Update COVID-19 in Indonesia: 64,958 confirmed infections, 3,241 deaths (6 July 2020)
6 July 2020 (closed)
USD/IDR (14,460) +4.00 +0.03%
EUR/IDR (16,303) -52.60 -0.32%
Jakarta Composite Index (4,988.87) +15.07 +0.30%
The spotlights are again turned on low-cost carrier Lion Air, Indonesia's largest privately-held airline that controls about 40 percent of the air passenger market in Indonesia. The airline, owned by Rusdi Kirana (one of the richest Indonesians), has again disappointed thousands of passengers due to delayed flights. This time flight delays were caused by Lion Air pilots going on strike. It is worth to zoom in on this case and to take a look at which Indonesian airlines are most reliable in terms of departure punctuality.
Around 300 pilots of Lion Air went on strike on Tuesday (10/05) - leaving thousands of passengers stranded for hours across eight Indonesian airports (the strike affected 58 Lion Air flights) - over the delayed payment of pilots' travel expenses (these expenses should have been paid between 4 and 9 May 2016). Although the strike ended around 11 am local Jakarta time as the Lion Air management announced it had transferred pilots' accommodation allowance, the action still caused the delay of flights until the afternoon. It is interesting that in local media the management of Lion Air denies that there was a strike. Edward Sirait, Director of Lion Air, was quoted "delays occurred because some Lion Air crew members were sick, while others were having administrative problems."
Those airports affected - where air passengers had to wait several hours - include I Gusti Ngurah Rai Airport (Bali), Adisutjipto Airport (Yogyakarta), Sam Ratulangi Airport (Manado), Sultan Hasanuddin Airport (Makassar), and Lombok International Airport.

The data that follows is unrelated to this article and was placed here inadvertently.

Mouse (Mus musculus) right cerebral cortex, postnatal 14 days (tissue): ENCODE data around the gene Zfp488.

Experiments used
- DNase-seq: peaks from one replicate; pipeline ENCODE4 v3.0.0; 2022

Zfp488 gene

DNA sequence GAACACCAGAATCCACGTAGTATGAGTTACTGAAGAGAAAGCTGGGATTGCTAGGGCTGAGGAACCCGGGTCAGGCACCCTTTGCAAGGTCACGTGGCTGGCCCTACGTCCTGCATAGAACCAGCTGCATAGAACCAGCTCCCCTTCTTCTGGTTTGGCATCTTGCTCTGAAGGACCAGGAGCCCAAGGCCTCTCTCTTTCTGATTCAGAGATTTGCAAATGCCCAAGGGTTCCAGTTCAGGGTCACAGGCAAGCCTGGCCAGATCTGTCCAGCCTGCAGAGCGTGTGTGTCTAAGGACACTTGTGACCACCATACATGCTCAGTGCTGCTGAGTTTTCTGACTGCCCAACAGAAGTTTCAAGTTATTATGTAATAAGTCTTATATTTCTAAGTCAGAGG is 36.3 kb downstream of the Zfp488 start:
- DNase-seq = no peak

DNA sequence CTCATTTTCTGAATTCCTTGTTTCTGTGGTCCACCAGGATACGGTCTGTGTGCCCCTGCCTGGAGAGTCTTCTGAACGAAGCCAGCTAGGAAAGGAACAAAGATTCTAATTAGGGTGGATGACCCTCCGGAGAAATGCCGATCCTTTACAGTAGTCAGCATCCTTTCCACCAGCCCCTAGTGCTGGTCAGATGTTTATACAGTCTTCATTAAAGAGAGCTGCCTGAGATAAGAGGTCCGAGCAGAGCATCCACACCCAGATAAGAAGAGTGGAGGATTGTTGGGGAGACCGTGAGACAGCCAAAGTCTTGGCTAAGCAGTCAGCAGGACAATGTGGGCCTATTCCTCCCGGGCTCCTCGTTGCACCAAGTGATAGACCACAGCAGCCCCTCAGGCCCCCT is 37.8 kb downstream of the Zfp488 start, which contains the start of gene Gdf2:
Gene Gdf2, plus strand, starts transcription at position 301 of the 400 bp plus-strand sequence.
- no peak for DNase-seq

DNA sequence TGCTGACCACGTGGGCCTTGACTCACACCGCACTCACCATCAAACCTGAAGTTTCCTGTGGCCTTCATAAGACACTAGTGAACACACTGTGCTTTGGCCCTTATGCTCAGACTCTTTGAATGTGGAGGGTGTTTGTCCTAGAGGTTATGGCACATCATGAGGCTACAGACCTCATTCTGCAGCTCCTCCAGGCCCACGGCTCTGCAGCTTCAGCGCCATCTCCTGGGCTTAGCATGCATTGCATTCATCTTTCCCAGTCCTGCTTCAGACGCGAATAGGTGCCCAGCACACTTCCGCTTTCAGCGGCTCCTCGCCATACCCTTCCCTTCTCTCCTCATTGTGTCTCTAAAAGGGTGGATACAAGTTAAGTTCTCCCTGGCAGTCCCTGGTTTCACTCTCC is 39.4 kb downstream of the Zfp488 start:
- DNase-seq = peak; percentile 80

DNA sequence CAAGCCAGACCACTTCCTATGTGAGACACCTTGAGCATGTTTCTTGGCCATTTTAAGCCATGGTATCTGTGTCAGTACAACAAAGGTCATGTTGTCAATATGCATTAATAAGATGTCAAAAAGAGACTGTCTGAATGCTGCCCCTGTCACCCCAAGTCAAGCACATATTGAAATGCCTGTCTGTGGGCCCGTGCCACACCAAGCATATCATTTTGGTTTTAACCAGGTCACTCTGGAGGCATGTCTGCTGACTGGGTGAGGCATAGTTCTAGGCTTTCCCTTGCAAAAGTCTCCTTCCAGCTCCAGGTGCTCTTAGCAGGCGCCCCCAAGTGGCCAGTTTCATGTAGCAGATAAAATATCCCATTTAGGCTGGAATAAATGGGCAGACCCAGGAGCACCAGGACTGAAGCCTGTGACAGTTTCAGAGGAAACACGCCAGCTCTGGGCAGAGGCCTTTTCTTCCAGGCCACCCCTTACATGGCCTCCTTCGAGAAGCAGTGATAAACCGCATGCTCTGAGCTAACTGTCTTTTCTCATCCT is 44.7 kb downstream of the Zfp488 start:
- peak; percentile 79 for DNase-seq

The strike caused outrage among air passengers, state-owned airport operator Angkasa Pura as well as consumer organizations, and put significant pressure on the management of Lion Air. Tulus Abadi, Chairman of the Indonesian Consumer Protection Foundation (YLKI), advised the Indonesian Transportation Ministry to issue a warning or impose a penalty on Lion Air (for example temporarily disallowing Lion Air to add new routes and flights until the airlines' services have improved).
It is not the first time Lion Air causes negative headlines in media. In 2015 more than 2,000 Lion Air passengers were left stranded between 18 and 20 February at Soekarno-Hatta International Airport due to flight delays. Thousands more were stranded at other airports. This incident went largely unexplained by the management of Lion Air.
In 2015 there were 68.8 million air passengers in Indonesia. Most of these passngers use low-cost airlines such as Lion Air, Indonesia AirAsia, Citilink Indonesia, and Sriwijaya Air. Lion Air is Indonesia's leading low-cost airline with 113 aircraft in operation. The airline operates 126 destinations (including 100 domestic destinations).
In Indonesia flight delays are rampant. However, some airlines are much more reliable in terms of departure punctuality compared to others. See the table below (a figure of 100 percent means all flights departed on time):
Departure Punctuality of Indonesian Airlines:
|Indonesia AirAsia Extra||-||82.40%|
Source: Bisnis Indonesia